Success & Prosperity Blog

Making the Difficult Choices

critical thinking
By Randy Gage in Success, Prosperity.

I began this series stating we all need something bigger than ourselves to be a part of.  And as you saw in the last post, some people run from that reality.  Now we can look at the third option: mindfully seeking a life of meaning. 

We all know the alarming rates for suicide and depression.  I believe they are the direct result of having such a huge group of people who are bored.  Bored with their job, bored with their relationship, and bored with their life.

To escape that reality requires a conscious choice.  Massive amounts of introspection.  Professional help sometimes.  Becoming a true critical thinker.  Having the willingness to question all of your core foundational beliefs about everything.

This is hard work, because it is so threatening to our self-esteem and self-awareness.  We usually discover we’re not the person we put out there for the world to see.  But even worse, if you discover you’re not the person you hoped you were.  And to someone actually sentient, discerning and perceptive enough to do this kind of introspection and analysis – this is perhaps the most excruciating realization you can experience.

But of course, that’s where the breakthroughs live…

This path isn’t for everyone.  But I honestly believe it’s the only way we become the highest possible version of ourselves.  The only way we move from success to significance; and live a life of purpose and meaning.

Which is where we will begin on the next post.  Until then, love to hear your thoughts.


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5 thoughts on “Making the Difficult Choices

  1. It all starts with a thought. Either good or bad.

  2. Lynn Selwa says:

    I disagree about boredom as a cause of depression or suicide. Clinical depression and suicidal thoughts are symptoms of an urgent medical situation, and I urge people experiencing those to seek a medical doctor or an emergency room for help, immediately.

    When people are perpetually bored, that typically signals being in a rut. I agree that introspection can be helpful in discovering what one truly wants out of life, and those discoveries can uncover some uncomfortable realizations about one’s past decision-making and behavior.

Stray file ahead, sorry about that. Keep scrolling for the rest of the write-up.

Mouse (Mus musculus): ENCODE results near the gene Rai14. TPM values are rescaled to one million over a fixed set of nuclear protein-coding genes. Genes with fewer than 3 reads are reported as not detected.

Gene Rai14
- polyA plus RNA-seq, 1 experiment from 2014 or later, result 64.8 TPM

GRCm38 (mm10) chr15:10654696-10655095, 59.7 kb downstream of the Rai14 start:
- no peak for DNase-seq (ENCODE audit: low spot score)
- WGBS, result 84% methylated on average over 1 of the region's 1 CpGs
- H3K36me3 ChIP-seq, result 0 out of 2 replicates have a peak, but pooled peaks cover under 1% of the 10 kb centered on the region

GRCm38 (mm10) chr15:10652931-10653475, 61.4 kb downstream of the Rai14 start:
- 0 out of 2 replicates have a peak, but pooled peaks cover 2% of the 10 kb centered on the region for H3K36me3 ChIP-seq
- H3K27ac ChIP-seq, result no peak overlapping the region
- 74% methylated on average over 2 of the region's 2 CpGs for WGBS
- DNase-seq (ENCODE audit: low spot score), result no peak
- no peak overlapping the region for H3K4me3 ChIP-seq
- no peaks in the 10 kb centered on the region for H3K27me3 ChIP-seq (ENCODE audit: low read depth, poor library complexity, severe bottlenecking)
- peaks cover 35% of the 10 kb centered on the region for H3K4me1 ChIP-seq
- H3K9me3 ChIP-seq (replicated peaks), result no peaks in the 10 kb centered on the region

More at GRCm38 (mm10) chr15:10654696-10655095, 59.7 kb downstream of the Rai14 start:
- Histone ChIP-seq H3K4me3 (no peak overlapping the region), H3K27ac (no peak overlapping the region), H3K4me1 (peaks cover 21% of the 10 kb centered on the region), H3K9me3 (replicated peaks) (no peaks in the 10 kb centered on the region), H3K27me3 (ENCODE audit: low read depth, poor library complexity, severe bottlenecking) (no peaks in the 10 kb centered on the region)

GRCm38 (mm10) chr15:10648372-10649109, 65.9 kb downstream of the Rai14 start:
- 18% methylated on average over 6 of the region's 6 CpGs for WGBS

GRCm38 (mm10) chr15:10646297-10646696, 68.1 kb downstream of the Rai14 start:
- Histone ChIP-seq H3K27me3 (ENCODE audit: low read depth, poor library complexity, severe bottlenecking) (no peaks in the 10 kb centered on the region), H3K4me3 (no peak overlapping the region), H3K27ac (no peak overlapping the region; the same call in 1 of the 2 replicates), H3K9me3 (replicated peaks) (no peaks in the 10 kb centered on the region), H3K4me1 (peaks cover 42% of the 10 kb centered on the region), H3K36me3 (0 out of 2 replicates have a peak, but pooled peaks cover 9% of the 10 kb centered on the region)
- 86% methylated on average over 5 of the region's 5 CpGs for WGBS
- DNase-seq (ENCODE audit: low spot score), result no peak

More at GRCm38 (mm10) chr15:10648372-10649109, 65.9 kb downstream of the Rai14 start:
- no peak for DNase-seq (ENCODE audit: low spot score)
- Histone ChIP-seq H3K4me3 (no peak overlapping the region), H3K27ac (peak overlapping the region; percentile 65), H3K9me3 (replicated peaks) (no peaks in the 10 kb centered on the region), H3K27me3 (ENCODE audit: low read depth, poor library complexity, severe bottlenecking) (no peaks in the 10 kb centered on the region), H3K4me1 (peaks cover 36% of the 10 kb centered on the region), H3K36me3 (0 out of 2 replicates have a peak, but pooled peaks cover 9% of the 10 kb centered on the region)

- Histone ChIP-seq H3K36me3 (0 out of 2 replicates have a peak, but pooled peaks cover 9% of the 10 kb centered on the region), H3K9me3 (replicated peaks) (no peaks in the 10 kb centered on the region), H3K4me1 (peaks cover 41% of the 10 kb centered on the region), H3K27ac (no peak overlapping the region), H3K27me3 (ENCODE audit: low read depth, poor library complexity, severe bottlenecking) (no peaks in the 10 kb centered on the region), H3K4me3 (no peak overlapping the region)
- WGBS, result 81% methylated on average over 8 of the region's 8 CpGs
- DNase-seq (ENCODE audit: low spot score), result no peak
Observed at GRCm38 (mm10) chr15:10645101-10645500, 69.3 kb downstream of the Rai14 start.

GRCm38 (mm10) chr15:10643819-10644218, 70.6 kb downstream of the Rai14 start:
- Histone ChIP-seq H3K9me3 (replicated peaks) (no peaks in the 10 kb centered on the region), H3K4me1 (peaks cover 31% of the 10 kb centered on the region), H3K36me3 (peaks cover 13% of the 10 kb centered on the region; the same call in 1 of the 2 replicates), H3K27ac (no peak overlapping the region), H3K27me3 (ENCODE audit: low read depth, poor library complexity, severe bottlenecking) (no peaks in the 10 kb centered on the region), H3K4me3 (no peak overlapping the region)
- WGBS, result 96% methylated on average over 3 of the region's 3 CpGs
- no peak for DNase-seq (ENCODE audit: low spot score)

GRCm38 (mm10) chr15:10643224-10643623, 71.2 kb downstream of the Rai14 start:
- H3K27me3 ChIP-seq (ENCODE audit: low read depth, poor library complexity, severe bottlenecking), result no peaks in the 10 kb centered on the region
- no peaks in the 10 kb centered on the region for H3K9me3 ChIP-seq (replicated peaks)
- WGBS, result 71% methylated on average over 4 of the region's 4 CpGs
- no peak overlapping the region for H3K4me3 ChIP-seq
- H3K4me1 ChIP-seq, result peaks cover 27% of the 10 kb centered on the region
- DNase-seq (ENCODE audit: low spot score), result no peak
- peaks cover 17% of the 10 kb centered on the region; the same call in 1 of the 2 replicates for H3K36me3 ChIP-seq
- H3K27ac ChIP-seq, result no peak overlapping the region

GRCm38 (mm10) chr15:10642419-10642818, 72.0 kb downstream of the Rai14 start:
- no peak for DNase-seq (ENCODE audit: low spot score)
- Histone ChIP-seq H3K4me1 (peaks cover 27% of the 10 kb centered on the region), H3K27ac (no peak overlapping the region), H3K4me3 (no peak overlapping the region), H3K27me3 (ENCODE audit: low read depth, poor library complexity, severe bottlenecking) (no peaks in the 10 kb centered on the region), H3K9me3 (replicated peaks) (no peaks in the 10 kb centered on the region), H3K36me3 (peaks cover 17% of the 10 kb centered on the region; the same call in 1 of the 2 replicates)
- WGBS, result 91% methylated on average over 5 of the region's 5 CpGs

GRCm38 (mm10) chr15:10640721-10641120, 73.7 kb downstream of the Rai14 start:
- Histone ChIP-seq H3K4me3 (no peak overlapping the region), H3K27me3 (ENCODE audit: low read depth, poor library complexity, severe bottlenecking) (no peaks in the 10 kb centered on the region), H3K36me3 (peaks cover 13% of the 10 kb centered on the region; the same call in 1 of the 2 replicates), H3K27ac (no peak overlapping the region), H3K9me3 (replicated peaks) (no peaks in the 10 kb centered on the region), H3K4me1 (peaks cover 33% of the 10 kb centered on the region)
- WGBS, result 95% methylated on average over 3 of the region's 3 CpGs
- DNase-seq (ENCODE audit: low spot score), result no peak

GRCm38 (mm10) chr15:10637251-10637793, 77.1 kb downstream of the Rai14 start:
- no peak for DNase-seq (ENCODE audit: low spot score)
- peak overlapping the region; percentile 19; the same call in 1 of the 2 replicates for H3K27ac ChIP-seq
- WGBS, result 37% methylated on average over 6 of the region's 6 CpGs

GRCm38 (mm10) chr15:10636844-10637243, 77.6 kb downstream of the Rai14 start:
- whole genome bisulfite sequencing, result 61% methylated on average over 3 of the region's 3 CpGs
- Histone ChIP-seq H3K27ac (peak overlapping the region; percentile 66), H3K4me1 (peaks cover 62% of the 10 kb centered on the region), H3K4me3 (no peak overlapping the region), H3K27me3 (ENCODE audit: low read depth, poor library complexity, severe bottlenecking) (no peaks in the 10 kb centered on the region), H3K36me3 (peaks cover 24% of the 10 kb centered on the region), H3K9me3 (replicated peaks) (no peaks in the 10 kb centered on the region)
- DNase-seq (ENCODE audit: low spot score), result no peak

However, for the person who is experiencing suicidal thoughts or clinical depression (not a mild ‘down in the dumps’), self-introspection can easily lead to rumination, which makes the situation worse. The therapist’s job includes guiding the introspection and logical thinking in ways that dig deep yet keep the person’s mind from being a weapon turned against oneself. The very process of therapy typically includes examining every belief one has. (I use the word ‘typically’ here, because there are many modes of psychotherapy.)

    I don’t think public speaking is truly people’s number one fear.

    Deep introspection is.

    Only the brave attempt it, either on their own or with a therapist. Only the bravest make the changes it indicates.

    1. Randy Gage says:

      Thanks, very helpful comments!

  3. Michael Simonsen says:

    Very profound, tough, rough and reality chek provoking article Randy.
    Must say I love to have the talk to be about the deep truth for each individual, so we Can get people away from just being copies, but instead find the very core in our self.


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